Saturday, June 20, 2009

Inspiration or Plagiarism

By Christine Thackeray

A few days ago I was driving around in the convertible with my youngest. I LOVE summer and was feeling the freedom of no school, open afternoons and general abandon. As we passed the police station sipping soda's and not really in the mood to go home just yet, we noticed the little old community thrift shop. It's run by volunteers and only open from noon to four so I've never walked in the door, but Will and I decided to hop out of the car and give it a try.

The store was once a pre-WWII home. Its front door is made of plywood. We pulled it open, not sure what to expect inside when a smile exploded across my face. The front hall was overflowing with books, floor to ceiling, literally. My nine year old continued into the main store and found a pair of shorts, a cool t-shirt and a bag of bendable dinosaurs, but I didn't make it past the racks and racks of thick, juicy volumes of every genre. I left with an armful of historicals- most published in the seventies and eighties. I wanted to add more color to my writing and was hoping to pick up some brilliant phrases.

In one book it said that a red cloud of dust clung to the horses' hooves and trailed behind like a dragging scarf. Another spoke of the wide plains around them with little mounds of basalt cresting about the flat terrain like fish at sea. The last spoke of two stallions fighting in South Africa, partly in anger and partly in play. The horseman didn't break them up because they were stallions that knew when to stop. Mares, he thought, were a whole different matter. When they fight, they often injure or even kill each other. (Aren't people the same way?)

Later that night I told my husband how delighted I was with each find. I've been struggling with that first scene in my Herod book and I think having stallions fighting and using the mare line would be a brilliant way to begin, symbolically foreshadowing the issues with Salome, Herod's wives and mother-in-law all leading to various executions. As I spoke, my husband turned to me and asked how I could do that without breaking copyright. Wasn't it plagiarism? I laughed and told him that it was far closer to inspiration. But the line is important to understand and not to cross.

About ten years ago Nora Roberts accused bestselling romance author Janet Daley of plagiarism. She said, "In none of the known cases was the copying one or two phrases. It was, particularly in the case of Notorious, several entire scenes and passages. It was not an isolated case, but a chronic one, spanning years and involving thirteen books." Sadly, cases like this are not uncommon. Many of the accused claim the stress of deadlines and personal problems as the cause but it is clearly stealing.

One the other hand, there are a number of phrase books on the market that give you various descriptive phrases of body parts, facial expressions, landscapes, clothing, etc from different works. They are a great resource and often when writing they simply encourage you to think of textures or the shape of teeth- things outside the realm of your average modifiers to brighten your writing.

Lately, I've chosen to create my own phrase book. I added "One Note" to my computer, an awesome MS application which allows you to categorize information. As I read rich descriptors or original verb/noun combinations, I've begun copying them down and categorizing them for later use as the examples above. My hope is not to merely repeat them but to become more adept at mimicking their depth and beauty like painting the classics and then using similar brushstrokes to create your own masterpiece.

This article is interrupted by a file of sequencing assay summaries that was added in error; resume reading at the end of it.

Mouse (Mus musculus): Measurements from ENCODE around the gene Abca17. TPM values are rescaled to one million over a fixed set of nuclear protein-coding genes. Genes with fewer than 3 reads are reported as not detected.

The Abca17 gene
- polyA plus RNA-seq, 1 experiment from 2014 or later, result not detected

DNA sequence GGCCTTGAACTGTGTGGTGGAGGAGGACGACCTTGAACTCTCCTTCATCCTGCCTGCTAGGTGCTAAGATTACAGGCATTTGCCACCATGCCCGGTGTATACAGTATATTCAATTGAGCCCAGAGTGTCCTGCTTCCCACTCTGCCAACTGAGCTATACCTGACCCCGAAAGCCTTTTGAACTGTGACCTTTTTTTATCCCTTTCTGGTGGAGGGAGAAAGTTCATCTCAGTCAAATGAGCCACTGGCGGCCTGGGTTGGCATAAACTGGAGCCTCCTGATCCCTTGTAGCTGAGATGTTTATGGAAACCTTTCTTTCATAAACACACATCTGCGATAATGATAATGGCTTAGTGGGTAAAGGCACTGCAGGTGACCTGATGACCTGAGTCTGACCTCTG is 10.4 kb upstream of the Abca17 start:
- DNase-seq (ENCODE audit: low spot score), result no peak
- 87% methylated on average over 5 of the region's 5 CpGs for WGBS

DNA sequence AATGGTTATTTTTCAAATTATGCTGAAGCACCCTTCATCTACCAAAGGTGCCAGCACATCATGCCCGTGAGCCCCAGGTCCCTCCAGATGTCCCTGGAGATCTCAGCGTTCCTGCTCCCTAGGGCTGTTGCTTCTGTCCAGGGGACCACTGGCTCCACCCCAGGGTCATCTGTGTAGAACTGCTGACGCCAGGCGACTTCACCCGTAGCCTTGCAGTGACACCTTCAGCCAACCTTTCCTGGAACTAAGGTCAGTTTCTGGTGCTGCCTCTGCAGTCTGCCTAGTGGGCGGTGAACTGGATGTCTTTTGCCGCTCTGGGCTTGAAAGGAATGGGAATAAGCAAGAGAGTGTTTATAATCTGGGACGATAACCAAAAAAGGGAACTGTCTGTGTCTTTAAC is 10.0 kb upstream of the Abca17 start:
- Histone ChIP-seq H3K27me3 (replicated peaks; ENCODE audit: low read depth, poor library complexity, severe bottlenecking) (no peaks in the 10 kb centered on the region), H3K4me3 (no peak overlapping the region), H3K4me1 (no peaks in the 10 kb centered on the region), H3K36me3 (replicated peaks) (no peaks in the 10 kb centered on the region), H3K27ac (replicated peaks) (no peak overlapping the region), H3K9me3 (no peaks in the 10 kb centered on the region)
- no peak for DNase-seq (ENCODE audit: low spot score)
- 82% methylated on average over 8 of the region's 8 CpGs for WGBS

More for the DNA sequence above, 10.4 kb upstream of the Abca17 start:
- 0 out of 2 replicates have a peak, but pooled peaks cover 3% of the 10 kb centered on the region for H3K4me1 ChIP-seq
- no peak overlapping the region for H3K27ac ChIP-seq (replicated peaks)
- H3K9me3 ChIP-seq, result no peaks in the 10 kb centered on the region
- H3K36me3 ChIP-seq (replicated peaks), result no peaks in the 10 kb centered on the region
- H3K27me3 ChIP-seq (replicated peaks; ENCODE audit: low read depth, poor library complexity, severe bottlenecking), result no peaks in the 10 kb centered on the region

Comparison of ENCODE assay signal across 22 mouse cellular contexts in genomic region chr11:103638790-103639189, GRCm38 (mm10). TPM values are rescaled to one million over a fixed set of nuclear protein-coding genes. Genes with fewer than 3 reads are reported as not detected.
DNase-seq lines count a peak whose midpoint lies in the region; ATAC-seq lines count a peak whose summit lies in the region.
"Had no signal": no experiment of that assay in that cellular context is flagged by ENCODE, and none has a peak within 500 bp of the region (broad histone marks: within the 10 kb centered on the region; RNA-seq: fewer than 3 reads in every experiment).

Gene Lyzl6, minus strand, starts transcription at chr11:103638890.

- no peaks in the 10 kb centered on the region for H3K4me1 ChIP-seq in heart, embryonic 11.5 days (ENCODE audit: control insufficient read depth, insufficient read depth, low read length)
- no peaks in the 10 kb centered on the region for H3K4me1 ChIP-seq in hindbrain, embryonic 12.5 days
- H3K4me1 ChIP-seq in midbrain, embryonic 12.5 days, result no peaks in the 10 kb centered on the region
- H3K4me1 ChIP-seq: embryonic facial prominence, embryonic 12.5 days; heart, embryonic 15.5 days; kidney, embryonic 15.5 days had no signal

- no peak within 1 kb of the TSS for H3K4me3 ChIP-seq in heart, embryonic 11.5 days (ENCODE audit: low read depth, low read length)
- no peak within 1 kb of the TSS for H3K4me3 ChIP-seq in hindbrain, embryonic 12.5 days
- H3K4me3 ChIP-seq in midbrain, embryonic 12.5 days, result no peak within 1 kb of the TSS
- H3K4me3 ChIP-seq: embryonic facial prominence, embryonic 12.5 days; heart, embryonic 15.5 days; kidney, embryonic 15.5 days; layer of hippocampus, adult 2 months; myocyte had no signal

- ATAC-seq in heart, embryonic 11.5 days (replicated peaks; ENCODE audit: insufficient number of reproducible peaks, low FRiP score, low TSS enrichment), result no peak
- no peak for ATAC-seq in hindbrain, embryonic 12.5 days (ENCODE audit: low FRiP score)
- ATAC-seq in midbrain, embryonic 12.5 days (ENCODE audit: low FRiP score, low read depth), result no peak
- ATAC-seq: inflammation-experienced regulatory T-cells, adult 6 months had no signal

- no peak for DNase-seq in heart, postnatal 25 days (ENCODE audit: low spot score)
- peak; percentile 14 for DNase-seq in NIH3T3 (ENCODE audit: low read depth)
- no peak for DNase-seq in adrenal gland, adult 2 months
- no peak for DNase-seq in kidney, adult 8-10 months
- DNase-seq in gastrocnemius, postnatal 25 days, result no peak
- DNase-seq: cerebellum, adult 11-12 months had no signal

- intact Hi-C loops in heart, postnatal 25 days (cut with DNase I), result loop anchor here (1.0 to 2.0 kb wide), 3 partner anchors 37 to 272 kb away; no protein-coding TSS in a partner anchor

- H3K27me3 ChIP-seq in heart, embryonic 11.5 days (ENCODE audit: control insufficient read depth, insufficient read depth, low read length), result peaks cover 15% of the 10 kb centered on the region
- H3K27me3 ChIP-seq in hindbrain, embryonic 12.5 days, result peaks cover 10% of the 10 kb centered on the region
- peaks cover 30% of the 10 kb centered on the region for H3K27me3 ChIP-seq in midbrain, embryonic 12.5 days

Of course, the concern is losing your own voice and becoming instead a patchwork quilt of other writers- that would be just ugly. Sort of like the disconnected historian who simply quotes source after source without ever tying it together. Michael Evquen de Montaigne put it this way, "The bees pillage the flowers here and there, but they make honey of them which is all their own." It's my hope that through pausing and appreciating writing, I'll be able to make my own more sweet.

Do you do this too?


Rebecca Talley said...

Fantastic post, Christine. Great idea to write down these quotes and then work to make them your own by twisting and tweaking them. It's similar to changing old, tired cliches into something fresher and more vibrant.


Anne Bradshaw said...

I really like these ideas, Christine. For many years now, I've kept phrase jottings in notebooks. But I like the sound of your One Note thing and would love to know more about it and where to get it. Sounds much easier to access than my stack of scruffy notebooks!

Shauna said...

I used to do this alot. But it got to the point it was downright distracting. Distracting from the pleasure of reading a book and just dissolving in the words and story, and distracting from writing because I was spending so much time on quotes! I finally just kept my favorite framed on my desk and gave the others to someone else to browse and keep or get rid of as they wished.
It is a truly wonderful idea, as I find I write better with an assignment or specific, concrete inspiration that I can refer back to as needed. I'm sure that in the future when I get back to writing I will start another!

Cindy Beck said...

Loved the phrase book idea. I'll have to try that!